Isocyanate-Free Polyurethane Maker Glosses Over Bisphenol-A Content
A new clear floor coating for the commercial and industrial market is being touted as not containing isocyanates, potentially toxic chemicals used in uncured spray polyurethane foams (SPF), clear furniture and floor coatings, and adhesives such as those found in no-added-formaldehyde wood panel products. But it does contain epoxy, made from bisphenol-A. Can an epoxy-based polyurethane truly be "green" as its name attests?
Green Polyurethane from Nanotech Industries International, Inc. is a hybrid polyurethane that uses a proprietary combination of epoxy and polyurethane technologies that, according to the company, creates a surface that has better adhesion, three to four times the corrosion resistance, and 50% more chemical resistance than conventional polyurethanes. And it does so without solvents, VOCs, or the use of isocyanates. Sounds great! Unfortunately, epoxy is made from the endocrine disruptor bisphenol-A (BPA).
Isocyanates and onsite emissions
Isocyanates are a class of common industrial chemicals that include methylene diphenyl diisocyanate (MDI), toluene diisocyanate (TDI), and hexamethylene diisocyanate (HDI).
You might have heard more about them since the EPA recently announced an action plan for MDI and related chemicals that requires U.S. companies to report information if one of their chemicals "presents a substantial risk of injury to health or the environment."
Isocyanates are toxic during application where the emissions can irritate eyes, nose, throat, and skin; and cause asthma and other health problems. But, once the polyurethane is fully cured, risk of exposure to occupants appears limited.
A substitute for some applications
The chemistry behind Green Polyurethane is complex. Nanotech Industries International's senior technical advisor Peter Gulko calls it a network polymer, where two different materials intertwine and become inseparable, yet there is no chemical bond between them. In this case the combination of epoxy and proprietary isocyanate-free polyurethane form a "nano" structure that is not porous or permeable.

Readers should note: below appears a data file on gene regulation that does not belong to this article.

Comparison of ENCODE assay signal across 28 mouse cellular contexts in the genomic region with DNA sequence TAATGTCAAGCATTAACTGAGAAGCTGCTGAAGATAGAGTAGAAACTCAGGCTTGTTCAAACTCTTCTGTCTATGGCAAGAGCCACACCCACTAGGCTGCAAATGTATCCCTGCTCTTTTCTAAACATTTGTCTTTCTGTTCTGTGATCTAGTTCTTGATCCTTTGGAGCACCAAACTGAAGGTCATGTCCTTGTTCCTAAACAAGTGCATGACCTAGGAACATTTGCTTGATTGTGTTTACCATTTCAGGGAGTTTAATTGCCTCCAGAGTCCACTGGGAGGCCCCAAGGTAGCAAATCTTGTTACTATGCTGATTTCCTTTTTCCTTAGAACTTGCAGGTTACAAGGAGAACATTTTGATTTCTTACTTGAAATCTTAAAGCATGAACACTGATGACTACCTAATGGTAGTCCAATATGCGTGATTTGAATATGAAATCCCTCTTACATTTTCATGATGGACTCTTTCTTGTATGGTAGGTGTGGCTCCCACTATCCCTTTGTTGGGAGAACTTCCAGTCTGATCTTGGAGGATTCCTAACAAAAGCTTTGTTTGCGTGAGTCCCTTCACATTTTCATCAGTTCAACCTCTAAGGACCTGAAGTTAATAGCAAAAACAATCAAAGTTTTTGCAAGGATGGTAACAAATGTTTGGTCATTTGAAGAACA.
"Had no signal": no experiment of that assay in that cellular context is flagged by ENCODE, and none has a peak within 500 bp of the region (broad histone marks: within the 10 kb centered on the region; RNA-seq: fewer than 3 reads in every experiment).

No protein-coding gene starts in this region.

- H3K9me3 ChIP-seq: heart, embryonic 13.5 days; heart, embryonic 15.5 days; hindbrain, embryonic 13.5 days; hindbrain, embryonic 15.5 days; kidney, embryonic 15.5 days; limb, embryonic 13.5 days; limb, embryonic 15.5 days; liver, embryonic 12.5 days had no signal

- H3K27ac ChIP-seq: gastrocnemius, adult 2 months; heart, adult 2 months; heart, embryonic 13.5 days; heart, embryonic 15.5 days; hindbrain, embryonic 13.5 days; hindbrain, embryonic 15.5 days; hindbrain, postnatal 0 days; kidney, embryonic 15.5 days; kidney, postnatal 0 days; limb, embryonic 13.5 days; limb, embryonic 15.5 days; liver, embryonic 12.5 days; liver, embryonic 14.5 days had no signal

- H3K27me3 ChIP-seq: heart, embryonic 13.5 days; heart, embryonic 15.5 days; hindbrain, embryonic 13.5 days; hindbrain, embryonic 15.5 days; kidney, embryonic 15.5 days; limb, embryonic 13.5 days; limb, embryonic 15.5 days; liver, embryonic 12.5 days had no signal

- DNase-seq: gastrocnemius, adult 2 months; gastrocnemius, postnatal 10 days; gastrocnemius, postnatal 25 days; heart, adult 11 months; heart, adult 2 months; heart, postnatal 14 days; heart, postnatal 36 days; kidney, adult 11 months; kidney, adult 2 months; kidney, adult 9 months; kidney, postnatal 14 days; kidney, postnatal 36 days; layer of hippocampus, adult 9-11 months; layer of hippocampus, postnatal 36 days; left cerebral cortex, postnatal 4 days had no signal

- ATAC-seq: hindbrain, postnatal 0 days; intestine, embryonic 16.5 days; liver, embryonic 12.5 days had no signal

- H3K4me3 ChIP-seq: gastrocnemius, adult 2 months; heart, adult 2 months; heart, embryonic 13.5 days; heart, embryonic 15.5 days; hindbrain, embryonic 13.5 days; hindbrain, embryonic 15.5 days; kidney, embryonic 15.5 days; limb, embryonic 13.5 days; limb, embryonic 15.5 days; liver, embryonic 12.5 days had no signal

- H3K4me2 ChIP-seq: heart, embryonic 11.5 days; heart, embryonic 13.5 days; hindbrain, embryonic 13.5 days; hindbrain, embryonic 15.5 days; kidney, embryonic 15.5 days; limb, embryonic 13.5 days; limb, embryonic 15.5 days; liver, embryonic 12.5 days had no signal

Leon Zigelman of Mallet Millwork Inc in Toronto is impressed by its strength. He said he applied Green Polyurethane over concrete at a 1 mm thickness, as compared to nearly ¼ inch for a standard epoxy, and had people try to chip it with a hammer. According to Zigelman, the concrete chipped first.
Nanotech Industries is marketing Green Polyurethane to cement applications in high-traffic areas or where chemical resistance is required. In these applications a primer, an epoxy layer, and a polyurethane topcoat for abrasion resistance are typically used, but Green Polyurethane doesn't need the epoxy layer, is stronger than polyurethane, and, depending on the substrate, may not need a primer, according to the company.
Substituting one toxic material for another
Gulko says we shouldn't worry about the BPA in Green Polyurethane. He claims it is fully bonded within the polyurethane so it shouldn't offgas or leach out. But there is some evidence that the byproducts of BPA during application can be metabolized by the body back into BPA. Whether or not this process happens with Green Polyurethane's formula is unclear, but the product poses a challenge for us here at GreenSpec.
In cases of unknown chemistries we often invoke the precautionary principle, choosing not to list products where there may be reasonable question of their long-term health or environmental impact. Green Polyurethane's isocyanate-free formula might provide protection for concrete flooring and could have a niche in reducing the amount of epoxy used in specialized applications, but Nanotech Industries touts the environmental advantages of being isocyanate-free while never mentioning BPA in its literature.
You have to dig down into the MSDS for that information. GreenSpec encourages the development of isocyanate-free polyurethanes (we list Vermont Natural Coatings isocyanate-free whey-protein polyurethanes for wood applications, for example), but we are not convinced that using epoxy is the best substitute.
Brent Ehrlich is the products editor at BuildingGreen, Inc.
Posted by Brent Ehrlich on May 25, 2011
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